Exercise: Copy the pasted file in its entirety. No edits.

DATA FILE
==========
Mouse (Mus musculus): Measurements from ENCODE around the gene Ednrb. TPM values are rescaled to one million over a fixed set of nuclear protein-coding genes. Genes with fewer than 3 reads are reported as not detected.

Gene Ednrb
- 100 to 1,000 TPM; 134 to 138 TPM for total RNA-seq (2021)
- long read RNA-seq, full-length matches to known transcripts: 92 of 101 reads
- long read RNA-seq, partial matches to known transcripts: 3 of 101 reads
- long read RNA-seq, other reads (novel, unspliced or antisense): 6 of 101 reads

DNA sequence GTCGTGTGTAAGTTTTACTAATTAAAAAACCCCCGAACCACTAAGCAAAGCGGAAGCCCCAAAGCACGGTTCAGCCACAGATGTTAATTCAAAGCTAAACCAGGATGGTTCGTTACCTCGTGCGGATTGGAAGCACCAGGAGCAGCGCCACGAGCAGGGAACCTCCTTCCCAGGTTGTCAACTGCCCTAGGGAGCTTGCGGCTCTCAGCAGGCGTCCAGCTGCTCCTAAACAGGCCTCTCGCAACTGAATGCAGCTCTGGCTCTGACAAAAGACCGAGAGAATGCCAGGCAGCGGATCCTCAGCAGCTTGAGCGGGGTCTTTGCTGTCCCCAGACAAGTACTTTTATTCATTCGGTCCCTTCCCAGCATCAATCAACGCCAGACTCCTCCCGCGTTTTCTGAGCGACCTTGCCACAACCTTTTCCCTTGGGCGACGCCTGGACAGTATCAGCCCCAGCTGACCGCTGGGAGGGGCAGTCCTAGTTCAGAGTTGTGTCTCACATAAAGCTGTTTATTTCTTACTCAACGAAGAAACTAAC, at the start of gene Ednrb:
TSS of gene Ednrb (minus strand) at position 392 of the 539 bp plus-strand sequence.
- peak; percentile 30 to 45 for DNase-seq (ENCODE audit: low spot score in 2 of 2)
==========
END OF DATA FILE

Mouse (Mus musculus): Measurements from ENCODE around the gene Ednrb. TPM values are rescaled to one million over a fixed set of nuclear protein-coding genes. Genes with fewer than 3 reads are reported as not detected.

Gene Ednrb
- 100 to 1,000 TPM; 134 to 138 TPM for total RNA-seq (2021)
- long read RNA-seq, full-length matches to known transcripts: 92 of 101 reads
- long read RNA-seq, partial matches to known transcripts: 3 of 101 reads
- long read RNA-seq, other reads (novel, unspliced or antisense): 6 of 101 reads

DNA sequence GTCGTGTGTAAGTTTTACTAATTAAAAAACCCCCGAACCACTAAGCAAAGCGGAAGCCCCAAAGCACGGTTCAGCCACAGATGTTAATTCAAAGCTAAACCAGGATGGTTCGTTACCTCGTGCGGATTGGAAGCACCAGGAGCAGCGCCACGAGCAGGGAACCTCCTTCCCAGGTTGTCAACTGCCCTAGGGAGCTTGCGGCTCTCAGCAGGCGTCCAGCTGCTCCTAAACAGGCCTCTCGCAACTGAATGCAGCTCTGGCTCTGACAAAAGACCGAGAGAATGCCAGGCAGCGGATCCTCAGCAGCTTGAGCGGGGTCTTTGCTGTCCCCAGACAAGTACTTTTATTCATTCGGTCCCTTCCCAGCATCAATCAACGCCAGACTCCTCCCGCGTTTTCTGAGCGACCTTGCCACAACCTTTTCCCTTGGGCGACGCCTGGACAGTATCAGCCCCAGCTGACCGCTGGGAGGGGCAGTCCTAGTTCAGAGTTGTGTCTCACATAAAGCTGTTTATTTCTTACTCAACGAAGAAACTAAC, at the start of gene Ednrb:
TSS of gene Ednrb (minus strand) at position 392 of the 539 bp plus-strand sequence.
- peak; percentile 30 to 45 for DNase-seq (ENCODE audit: low spot score in 2 of 2)